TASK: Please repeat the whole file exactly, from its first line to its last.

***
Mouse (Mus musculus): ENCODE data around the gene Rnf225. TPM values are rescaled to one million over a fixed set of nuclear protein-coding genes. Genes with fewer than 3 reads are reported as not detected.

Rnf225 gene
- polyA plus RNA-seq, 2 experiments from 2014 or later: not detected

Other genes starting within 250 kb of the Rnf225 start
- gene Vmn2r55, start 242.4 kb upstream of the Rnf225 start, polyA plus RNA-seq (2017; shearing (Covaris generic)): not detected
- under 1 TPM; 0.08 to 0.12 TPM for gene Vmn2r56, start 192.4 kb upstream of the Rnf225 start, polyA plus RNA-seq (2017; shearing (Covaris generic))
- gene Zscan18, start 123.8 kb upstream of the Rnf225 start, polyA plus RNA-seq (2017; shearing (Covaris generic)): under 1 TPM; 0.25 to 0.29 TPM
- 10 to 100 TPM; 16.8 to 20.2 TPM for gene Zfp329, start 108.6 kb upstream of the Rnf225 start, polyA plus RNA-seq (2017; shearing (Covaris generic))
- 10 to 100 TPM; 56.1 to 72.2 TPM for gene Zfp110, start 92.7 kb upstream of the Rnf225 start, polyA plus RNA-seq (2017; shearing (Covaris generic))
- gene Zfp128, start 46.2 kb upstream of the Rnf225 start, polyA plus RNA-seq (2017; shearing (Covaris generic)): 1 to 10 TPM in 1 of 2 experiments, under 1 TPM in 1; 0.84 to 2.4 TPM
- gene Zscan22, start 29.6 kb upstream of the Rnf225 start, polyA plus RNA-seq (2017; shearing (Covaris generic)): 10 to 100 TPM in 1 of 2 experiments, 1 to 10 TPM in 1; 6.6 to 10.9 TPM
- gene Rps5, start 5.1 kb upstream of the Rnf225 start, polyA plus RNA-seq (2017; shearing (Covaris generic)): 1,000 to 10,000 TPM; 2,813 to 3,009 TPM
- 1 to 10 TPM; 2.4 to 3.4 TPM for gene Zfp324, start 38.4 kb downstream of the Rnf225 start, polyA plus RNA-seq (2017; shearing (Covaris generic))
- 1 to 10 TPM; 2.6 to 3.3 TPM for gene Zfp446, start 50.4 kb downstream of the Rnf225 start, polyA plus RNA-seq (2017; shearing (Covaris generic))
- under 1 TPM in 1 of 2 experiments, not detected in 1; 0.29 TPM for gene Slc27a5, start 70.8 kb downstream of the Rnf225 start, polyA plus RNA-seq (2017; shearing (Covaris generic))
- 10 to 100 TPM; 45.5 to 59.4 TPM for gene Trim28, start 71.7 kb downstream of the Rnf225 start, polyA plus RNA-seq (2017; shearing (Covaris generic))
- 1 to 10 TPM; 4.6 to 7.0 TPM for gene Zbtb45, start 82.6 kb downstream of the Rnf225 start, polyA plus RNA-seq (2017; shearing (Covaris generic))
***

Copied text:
Mouse (Mus musculus): ENCODE data around the gene Rnf225. TPM values are rescaled to one million over a fixed set of nuclear protein-coding genes. Genes with fewer than 3 reads are reported as not detected.

Rnf225 gene
- polyA plus RNA-seq, 2 experiments from 2014 or later: not detected

Other genes starting within 250 kb of the Rnf225 start
- gene Vmn2r55, start 242.4 kb upstream of the Rnf225 start, polyA plus RNA-seq (2017; shearing (Covaris generic)): not detected
- under 1 TPM; 0.08 to 0.12 TPM for gene Vmn2r56, start 192.4 kb upstream of the Rnf225 start, polyA plus RNA-seq (2017; shearing (Covaris generic))
- gene Zscan18, start 123.8 kb upstream of the Rnf225 start, polyA plus RNA-seq (2017; shearing (Covaris generic)): under 1 TPM; 0.25 to 0.29 TPM
- 10 to 100 TPM; 16.8 to 20.2 TPM for gene Zfp329, start 108.6 kb upstream of the Rnf225 start, polyA plus RNA-seq (2017; shearing (Covaris generic))
- 10 to 100 TPM; 56.1 to 72.2 TPM for gene Zfp110, start 92.7 kb upstream of the Rnf225 start, polyA plus RNA-seq (2017; shearing (Covaris generic))
- gene Zfp128, start 46.2 kb upstream of the Rnf225 start, polyA plus RNA-seq (2017; shearing (Covaris generic)): 1 to 10 TPM in 1 of 2 experiments, under 1 TPM in 1; 0.84 to 2.4 TPM
- gene Zscan22, start 29.6 kb upstream of the Rnf225 start, polyA plus RNA-seq (2017; shearing (Covaris generic)): 10 to 100 TPM in 1 of 2 experiments, 1 to 10 TPM in 1; 6.6 to 10.9 TPM
- gene Rps5, start 5.1 kb upstream of the Rnf225 start, polyA plus RNA-seq (2017; shearing (Covaris generic)): 1,000 to 10,000 TPM; 2,813 to 3,009 TPM
- 1 to 10 TPM; 2.4 to 3.4 TPM for gene Zfp324, start 38.4 kb downstream of the Rnf225 start, polyA plus RNA-seq (2017; shearing (Covaris generic))
- 1 to 10 TPM; 2.6 to 3.3 TPM for gene Zfp446, start 50.4 kb downstream of the Rnf225 start, polyA plus RNA-seq (2017; shearing (Covaris generic))
- under 1 TPM in 1 of 2 experiments, not detected in 1; 0.29 TPM for gene Slc27a5, start 70.8 kb downstream of the Rnf225 start, polyA plus RNA-seq (2017; shearing (Covaris generic))
- 10 to 100 TPM; 45.5 to 59.4 TPM for gene Trim28, start 71.7 kb downstream of the Rnf225 start, polyA plus RNA-seq (2017; shearing (Covaris generic))
- 1 to 10 TPM; 4.6 to 7.0 TPM for gene Zbtb45, start 82.6 kb downstream of the Rnf225 start, polyA plus RNA-seq (2017; shearing (Covaris generic))